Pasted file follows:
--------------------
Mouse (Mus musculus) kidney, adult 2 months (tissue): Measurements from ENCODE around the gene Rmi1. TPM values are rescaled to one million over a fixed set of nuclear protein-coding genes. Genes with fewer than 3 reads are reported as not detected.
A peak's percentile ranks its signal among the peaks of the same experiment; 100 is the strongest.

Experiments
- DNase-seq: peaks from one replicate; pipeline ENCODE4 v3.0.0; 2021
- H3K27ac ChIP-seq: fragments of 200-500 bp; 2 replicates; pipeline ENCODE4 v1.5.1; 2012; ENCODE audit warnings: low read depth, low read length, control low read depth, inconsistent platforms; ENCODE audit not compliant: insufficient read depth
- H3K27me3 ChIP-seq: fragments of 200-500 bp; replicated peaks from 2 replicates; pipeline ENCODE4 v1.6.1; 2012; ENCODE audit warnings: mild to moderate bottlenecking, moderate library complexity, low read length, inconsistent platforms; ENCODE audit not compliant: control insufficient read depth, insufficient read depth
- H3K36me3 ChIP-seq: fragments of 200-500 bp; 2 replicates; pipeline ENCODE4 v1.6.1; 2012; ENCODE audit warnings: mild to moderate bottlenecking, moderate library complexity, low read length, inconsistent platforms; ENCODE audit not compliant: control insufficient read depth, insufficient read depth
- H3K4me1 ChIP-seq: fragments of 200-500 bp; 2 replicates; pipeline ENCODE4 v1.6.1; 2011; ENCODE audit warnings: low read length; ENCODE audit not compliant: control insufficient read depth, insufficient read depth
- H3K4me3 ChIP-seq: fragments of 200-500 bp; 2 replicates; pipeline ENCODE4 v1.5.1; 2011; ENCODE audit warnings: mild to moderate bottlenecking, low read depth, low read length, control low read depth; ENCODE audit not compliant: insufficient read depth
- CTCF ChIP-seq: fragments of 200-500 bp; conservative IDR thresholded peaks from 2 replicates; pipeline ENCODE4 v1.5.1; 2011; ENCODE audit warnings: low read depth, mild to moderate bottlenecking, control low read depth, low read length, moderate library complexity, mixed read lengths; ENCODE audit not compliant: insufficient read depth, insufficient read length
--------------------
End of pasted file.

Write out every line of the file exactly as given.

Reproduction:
Mouse (Mus musculus) kidney, adult 2 months (tissue): Measurements from ENCODE around the gene Rmi1. TPM values are rescaled to one million over a fixed set of nuclear protein-coding genes. Genes with fewer than 3 reads are reported as not detected.
A peak's percentile ranks its signal among the peaks of the same experiment; 100 is the strongest.

Experiments
- DNase-seq: peaks from one replicate; pipeline ENCODE4 v3.0.0; 2021
- H3K27ac ChIP-seq: fragments of 200-500 bp; 2 replicates; pipeline ENCODE4 v1.5.1; 2012; ENCODE audit warnings: low read depth, low read length, control low read depth, inconsistent platforms; ENCODE audit not compliant: insufficient read depth
- H3K27me3 ChIP-seq: fragments of 200-500 bp; replicated peaks from 2 replicates; pipeline ENCODE4 v1.6.1; 2012; ENCODE audit warnings: mild to moderate bottlenecking, moderate library complexity, low read length, inconsistent platforms; ENCODE audit not compliant: control insufficient read depth, insufficient read depth
- H3K36me3 ChIP-seq: fragments of 200-500 bp; 2 replicates; pipeline ENCODE4 v1.6.1; 2012; ENCODE audit warnings: mild to moderate bottlenecking, moderate library complexity, low read length, inconsistent platforms; ENCODE audit not compliant: control insufficient read depth, insufficient read depth
- H3K4me1 ChIP-seq: fragments of 200-500 bp; 2 replicates; pipeline ENCODE4 v1.6.1; 2011; ENCODE audit warnings: low read length; ENCODE audit not compliant: control insufficient read depth, insufficient read depth
- H3K4me3 ChIP-seq: fragments of 200-500 bp; 2 replicates; pipeline ENCODE4 v1.5.1; 2011; ENCODE audit warnings: mild to moderate bottlenecking, low read depth, low read length, control low read depth; ENCODE audit not compliant: insufficient read depth
- CTCF ChIP-seq: fragments of 200-500 bp; conservative IDR thresholded peaks from 2 replicates; pipeline ENCODE4 v1.5.1; 2011; ENCODE audit warnings: low read depth, mild to moderate bottlenecking, control low read depth, low read length, moderate library complexity, mixed read lengths; ENCODE audit not compliant: insufficient read depth, insufficient read length